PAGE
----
There are ways to prevent high turnover rates, even in emergency medicine. Start by creating mental health programs to address burnout and PTSD prevention and treatment. Be sure to keep psychological and physical health resources available and ensure employees know where to get help.

Implementing a cap on the maximum consecutive hours a paramedic can work and a minimum amount of time off before an employee can return to work will also aid in reducing stress-related turnover.

Engaging with your employees, listening to them, and soliciting feedback on their job satisfaction is essential. Being a paramedic or EMT is inherently stressful, so if there are unnecessary contributing factors to stress on the job, you’ll risk losing that employee to another organization or having them simply decide to leave emergency medicine altogether.

3. Technological Advancements

Integrating technology in emergency medical services means paramedics must be digitally adept. Technology has improved our industry, so adopting new devices or computer-based services is essential to keeping your organization operating at industry standards. However, even for qualified paramedics, the transition can be hard.

Some paramedics may face difficulties adjusting to new technologies and electronic health record systems. And because there are so few paramedics looking for work, the chance of hiring newly graduated paramedics with skills in new technology is even lower. Newer generations have grown up with technology and don’t know a world without it, but your Generation X workforce has a different learning curve and may be more resistant.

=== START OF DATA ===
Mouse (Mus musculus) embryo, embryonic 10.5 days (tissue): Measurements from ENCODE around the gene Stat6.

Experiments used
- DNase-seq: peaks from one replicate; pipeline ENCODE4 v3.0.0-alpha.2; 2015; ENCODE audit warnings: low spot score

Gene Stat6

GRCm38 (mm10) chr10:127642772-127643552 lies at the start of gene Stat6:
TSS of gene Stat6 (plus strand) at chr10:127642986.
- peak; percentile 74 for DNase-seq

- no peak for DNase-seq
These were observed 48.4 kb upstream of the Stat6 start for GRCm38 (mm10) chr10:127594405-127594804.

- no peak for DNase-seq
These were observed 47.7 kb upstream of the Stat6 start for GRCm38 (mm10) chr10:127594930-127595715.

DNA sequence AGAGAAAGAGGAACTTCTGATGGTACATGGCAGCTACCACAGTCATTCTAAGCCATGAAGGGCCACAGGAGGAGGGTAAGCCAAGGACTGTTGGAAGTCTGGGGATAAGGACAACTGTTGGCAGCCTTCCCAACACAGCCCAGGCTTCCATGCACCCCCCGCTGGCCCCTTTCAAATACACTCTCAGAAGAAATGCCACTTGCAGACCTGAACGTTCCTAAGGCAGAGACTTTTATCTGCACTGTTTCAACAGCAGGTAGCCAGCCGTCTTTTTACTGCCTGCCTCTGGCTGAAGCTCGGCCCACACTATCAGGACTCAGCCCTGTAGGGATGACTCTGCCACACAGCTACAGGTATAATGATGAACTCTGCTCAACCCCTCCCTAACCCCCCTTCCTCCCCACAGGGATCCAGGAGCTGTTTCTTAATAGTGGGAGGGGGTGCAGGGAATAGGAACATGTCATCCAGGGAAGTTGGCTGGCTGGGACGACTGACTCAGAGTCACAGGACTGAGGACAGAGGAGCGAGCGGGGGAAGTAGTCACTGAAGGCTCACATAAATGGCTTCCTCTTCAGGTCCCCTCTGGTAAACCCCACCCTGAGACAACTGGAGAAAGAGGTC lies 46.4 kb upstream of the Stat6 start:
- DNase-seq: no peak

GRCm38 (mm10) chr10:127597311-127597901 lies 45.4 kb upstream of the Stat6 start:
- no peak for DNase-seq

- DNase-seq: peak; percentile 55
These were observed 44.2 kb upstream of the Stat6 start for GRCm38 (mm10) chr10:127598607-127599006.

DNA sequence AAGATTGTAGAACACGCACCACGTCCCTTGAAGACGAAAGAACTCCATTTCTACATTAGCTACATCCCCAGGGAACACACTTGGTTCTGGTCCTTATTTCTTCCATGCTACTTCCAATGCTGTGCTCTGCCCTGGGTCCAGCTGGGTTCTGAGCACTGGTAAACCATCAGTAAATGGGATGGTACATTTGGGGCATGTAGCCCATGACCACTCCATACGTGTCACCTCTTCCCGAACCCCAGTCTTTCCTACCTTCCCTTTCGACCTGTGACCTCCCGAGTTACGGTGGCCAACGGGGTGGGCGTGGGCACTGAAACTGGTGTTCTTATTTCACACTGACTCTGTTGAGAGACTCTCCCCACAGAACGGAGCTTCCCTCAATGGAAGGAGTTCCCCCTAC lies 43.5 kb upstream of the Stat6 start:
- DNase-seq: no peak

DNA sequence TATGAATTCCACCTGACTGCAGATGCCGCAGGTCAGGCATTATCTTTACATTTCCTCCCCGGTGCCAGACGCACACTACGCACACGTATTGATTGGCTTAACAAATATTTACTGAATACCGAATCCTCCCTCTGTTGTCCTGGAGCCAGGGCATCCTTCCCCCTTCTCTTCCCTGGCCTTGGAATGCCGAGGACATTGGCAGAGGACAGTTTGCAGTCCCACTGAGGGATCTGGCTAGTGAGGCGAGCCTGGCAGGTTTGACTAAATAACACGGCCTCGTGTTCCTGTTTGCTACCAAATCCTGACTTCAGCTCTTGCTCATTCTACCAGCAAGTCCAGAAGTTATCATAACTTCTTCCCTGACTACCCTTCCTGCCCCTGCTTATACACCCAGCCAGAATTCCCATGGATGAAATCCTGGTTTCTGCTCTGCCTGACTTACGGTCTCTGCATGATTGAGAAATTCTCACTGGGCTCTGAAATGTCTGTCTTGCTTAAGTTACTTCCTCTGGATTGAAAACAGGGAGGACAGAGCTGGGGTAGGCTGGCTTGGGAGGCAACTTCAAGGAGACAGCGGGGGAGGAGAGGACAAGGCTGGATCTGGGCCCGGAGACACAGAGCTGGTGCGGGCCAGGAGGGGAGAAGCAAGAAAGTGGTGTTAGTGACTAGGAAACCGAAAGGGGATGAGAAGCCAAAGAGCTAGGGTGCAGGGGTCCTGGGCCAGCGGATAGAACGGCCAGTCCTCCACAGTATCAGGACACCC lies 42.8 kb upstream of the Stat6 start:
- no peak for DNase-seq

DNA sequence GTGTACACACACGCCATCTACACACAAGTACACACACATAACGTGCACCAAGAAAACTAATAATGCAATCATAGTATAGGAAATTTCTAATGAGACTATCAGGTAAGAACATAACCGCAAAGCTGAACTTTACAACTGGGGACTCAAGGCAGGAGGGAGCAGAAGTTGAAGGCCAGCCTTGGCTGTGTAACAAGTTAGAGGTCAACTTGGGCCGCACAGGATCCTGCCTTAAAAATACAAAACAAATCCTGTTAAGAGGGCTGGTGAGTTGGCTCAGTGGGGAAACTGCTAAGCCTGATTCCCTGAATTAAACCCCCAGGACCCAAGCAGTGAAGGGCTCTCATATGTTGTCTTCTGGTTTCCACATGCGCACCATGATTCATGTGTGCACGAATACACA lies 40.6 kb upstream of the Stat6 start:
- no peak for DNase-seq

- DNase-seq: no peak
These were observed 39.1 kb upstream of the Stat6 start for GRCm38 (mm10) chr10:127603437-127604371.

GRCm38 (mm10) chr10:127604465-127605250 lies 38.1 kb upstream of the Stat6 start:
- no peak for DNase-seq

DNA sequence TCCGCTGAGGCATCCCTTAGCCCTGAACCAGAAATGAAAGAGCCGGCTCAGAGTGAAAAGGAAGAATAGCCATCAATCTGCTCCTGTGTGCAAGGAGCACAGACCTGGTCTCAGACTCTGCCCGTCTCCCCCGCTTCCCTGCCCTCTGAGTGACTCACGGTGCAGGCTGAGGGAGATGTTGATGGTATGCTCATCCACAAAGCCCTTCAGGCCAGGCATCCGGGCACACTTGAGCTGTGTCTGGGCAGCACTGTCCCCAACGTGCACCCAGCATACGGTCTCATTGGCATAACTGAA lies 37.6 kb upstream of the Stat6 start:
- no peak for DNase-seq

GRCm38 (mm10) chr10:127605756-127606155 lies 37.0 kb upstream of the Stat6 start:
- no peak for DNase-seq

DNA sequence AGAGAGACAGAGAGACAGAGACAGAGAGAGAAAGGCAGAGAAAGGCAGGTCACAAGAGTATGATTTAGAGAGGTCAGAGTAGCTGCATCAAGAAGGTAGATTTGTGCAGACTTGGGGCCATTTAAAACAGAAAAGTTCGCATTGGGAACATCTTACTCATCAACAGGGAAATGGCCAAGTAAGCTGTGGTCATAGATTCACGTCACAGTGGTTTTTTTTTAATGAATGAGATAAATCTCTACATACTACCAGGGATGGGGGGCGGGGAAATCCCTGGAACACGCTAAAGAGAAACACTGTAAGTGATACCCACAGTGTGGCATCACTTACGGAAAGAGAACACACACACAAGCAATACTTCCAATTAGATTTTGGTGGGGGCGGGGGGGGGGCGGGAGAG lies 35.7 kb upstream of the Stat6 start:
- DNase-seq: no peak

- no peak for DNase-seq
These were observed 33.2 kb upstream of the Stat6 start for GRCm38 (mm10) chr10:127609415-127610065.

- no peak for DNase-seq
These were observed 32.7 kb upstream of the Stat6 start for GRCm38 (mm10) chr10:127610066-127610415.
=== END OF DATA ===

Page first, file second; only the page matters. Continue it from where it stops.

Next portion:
Overcoming Strategy: Use Technology Advancements

Your agency needs to provide ongoing training on the latest technologies and digital tools. Because these skills can be perishable, continuing education and competency assessments are important.

Try collaborating with technology vendors to offer user-friendly solutions. A vendor should be personable and available to ensure you have what you need to use their program. It is a competitive market with digital solutions, so if you’re having trouble with a vendor, don’t worry – someone out there will be happy to take your business and assist you with your needs.

Encourage a culture of continuous learning to cultivate tech-savvy paramedics. For example, LogRx brings digital medication tracking and management tools to an area that often relies on paper. The advantage of our technology is that it makes the field personnel’s job easier and more efficient. LogRx reduces staff time, increases efficiency, and improves accuracy in accountability; in essence, providing you with another person to do your inventory management. This service reduces a lot of stress (and headaches) for both emergency workers and administrators. You need paramedics who can adapt and are willing to learn vital digital technology.

4. Changing Demographics

Speaking of Generation X, the paramedic workforce is aging, resulting in retirements, potential skill gaps, and, as mentioned, the inability to use digital services. Newer generations don’t always set their sights on spending an entire career with one organization; they move around more than previous generations. So, it’s important to always strive to make your organization attractive to both new and experienced paramedics.

At the same time, ensuring a diverse paramedic workforce reflective of the communities they serve during a paramedic shortage creates another challenge.

Overcoming Strategy: Educate and Diversify